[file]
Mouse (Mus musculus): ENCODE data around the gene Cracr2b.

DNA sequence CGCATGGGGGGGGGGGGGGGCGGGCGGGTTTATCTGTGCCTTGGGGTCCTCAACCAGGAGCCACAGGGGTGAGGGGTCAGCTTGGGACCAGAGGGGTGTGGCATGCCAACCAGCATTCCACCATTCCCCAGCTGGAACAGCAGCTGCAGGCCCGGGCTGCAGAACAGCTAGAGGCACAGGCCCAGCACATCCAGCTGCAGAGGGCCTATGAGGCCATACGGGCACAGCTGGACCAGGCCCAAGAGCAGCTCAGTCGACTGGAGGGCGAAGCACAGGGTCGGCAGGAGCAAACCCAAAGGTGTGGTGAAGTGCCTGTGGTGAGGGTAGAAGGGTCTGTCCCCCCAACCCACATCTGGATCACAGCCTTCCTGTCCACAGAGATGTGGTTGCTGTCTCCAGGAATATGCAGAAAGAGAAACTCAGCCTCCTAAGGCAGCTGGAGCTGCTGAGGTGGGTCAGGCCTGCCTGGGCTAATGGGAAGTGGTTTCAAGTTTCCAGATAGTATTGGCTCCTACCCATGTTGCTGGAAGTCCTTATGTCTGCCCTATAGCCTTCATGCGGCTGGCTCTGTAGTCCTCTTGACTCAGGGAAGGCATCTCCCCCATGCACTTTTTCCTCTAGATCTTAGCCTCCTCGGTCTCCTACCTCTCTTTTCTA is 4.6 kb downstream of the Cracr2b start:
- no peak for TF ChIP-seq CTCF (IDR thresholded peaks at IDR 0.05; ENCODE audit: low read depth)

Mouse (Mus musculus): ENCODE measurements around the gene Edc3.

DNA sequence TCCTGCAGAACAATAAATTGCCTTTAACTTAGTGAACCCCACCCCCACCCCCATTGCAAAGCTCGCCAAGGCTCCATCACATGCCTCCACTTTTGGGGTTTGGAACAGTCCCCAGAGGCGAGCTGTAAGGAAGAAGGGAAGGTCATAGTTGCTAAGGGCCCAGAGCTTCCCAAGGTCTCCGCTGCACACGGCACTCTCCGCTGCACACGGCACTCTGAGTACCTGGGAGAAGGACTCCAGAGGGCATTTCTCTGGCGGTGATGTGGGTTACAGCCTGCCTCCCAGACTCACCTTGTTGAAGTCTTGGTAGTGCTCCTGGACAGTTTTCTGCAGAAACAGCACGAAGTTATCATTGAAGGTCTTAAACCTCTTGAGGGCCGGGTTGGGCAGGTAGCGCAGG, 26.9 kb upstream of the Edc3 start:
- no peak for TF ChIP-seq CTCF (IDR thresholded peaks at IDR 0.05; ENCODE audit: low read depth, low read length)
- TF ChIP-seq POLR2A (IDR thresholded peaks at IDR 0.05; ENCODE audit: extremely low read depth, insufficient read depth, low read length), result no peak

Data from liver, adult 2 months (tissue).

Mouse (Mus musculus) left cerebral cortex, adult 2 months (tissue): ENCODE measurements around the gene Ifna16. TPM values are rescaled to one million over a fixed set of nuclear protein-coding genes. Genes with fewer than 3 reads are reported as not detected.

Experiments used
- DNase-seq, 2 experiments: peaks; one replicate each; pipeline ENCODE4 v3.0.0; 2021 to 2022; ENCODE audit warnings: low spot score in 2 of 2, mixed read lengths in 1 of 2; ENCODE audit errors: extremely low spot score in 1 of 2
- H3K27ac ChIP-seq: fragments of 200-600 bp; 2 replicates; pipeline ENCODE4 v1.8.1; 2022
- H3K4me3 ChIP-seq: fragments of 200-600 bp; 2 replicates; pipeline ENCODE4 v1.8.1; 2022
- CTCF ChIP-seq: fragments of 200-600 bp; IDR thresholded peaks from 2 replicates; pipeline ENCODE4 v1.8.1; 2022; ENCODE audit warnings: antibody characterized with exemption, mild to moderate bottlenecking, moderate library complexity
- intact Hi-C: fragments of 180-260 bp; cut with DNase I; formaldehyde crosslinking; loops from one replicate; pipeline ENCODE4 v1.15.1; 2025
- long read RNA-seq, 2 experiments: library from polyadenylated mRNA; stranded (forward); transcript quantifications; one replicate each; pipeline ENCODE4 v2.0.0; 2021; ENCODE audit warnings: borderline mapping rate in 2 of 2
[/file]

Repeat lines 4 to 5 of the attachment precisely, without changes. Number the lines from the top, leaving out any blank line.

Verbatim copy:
Mouse (Mus musculus): ENCODE measurements around the gene Edc3.

DNA sequence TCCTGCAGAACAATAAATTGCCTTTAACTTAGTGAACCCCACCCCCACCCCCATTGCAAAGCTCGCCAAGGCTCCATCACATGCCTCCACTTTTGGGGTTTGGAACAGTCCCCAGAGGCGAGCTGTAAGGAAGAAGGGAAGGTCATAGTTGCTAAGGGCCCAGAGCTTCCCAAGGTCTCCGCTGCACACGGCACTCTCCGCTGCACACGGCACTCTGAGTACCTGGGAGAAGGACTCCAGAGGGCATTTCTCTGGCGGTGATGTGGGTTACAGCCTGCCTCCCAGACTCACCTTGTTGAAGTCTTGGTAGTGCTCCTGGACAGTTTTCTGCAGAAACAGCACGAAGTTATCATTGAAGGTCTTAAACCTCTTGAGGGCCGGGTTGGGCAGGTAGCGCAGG, 26.9 kb upstream of the Edc3 start: